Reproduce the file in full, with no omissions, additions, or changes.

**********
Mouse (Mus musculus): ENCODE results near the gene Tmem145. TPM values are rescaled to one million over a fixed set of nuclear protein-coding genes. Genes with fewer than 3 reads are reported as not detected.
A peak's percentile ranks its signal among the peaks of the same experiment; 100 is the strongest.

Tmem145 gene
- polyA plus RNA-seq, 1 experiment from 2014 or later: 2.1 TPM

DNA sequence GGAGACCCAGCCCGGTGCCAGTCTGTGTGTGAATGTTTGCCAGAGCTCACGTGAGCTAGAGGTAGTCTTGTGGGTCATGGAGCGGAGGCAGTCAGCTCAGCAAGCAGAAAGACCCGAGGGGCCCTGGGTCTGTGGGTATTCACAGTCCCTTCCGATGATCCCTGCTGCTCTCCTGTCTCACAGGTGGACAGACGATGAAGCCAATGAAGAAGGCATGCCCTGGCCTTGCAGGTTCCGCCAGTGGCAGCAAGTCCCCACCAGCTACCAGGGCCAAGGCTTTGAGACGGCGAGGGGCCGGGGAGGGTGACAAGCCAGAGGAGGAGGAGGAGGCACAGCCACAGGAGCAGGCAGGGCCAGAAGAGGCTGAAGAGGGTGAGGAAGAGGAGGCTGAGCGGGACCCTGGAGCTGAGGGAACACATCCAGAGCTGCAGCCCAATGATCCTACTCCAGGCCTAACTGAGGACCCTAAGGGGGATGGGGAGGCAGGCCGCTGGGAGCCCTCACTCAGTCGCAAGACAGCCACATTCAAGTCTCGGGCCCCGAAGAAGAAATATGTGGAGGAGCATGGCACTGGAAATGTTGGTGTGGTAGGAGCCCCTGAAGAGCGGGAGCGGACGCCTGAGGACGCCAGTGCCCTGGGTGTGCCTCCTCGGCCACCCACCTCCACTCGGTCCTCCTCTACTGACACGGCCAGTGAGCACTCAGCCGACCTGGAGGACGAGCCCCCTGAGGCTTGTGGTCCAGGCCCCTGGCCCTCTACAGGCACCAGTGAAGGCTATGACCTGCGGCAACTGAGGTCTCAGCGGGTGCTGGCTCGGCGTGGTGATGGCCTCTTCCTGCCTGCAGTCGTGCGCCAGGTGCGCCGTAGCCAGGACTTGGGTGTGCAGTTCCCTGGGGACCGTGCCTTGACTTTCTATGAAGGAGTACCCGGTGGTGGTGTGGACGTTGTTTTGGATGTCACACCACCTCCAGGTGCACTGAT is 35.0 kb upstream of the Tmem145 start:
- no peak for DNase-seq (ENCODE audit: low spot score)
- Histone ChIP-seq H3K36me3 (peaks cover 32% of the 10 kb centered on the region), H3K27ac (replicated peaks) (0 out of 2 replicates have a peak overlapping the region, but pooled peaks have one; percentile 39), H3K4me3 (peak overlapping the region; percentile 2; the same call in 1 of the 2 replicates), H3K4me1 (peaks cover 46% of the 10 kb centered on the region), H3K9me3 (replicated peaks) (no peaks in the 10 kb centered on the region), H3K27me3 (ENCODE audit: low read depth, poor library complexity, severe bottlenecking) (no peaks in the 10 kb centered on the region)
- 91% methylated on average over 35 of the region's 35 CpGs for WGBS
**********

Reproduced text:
Mouse (Mus musculus): ENCODE results near the gene Tmem145. TPM values are rescaled to one million over a fixed set of nuclear protein-coding genes. Genes with fewer than 3 reads are reported as not detected.
A peak's percentile ranks its signal among the peaks of the same experiment; 100 is the strongest.

Tmem145 gene
- polyA plus RNA-seq, 1 experiment from 2014 or later: 2.1 TPM

DNA sequence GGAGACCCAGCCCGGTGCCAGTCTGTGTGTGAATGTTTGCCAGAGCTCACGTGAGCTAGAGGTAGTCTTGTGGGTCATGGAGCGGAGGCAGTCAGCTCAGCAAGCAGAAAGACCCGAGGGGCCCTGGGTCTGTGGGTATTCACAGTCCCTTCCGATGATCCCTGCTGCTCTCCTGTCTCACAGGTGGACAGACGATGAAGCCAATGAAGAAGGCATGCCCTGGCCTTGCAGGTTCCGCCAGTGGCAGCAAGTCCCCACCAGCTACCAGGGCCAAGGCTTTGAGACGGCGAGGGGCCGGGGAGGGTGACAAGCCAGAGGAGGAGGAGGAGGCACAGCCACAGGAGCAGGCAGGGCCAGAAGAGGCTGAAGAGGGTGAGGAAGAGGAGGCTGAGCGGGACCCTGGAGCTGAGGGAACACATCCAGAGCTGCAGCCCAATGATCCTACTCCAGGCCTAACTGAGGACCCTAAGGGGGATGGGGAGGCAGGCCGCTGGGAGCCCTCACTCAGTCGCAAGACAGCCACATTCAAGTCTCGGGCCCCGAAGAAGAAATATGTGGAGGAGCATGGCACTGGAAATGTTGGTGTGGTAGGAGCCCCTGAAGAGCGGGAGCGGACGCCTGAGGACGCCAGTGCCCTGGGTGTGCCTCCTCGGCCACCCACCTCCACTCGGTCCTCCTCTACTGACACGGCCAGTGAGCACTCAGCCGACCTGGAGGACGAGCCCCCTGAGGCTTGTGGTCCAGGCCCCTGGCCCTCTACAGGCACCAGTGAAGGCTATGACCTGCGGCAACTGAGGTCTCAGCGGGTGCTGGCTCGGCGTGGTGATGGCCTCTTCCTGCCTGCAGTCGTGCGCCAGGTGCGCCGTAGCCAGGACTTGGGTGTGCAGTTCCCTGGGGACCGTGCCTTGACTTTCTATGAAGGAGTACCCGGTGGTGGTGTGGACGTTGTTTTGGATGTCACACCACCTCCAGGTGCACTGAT is 35.0 kb upstream of the Tmem145 start:
- no peak for DNase-seq (ENCODE audit: low spot score)
- Histone ChIP-seq H3K36me3 (peaks cover 32% of the 10 kb centered on the region), H3K27ac (replicated peaks) (0 out of 2 replicates have a peak overlapping the region, but pooled peaks have one; percentile 39), H3K4me3 (peak overlapping the region; percentile 2; the same call in 1 of the 2 replicates), H3K4me1 (peaks cover 46% of the 10 kb centered on the region), H3K9me3 (replicated peaks) (no peaks in the 10 kb centered on the region), H3K27me3 (ENCODE audit: low read depth, poor library complexity, severe bottlenecking) (no peaks in the 10 kb centered on the region)
- 91% methylated on average over 35 of the region's 35 CpGs for WGBS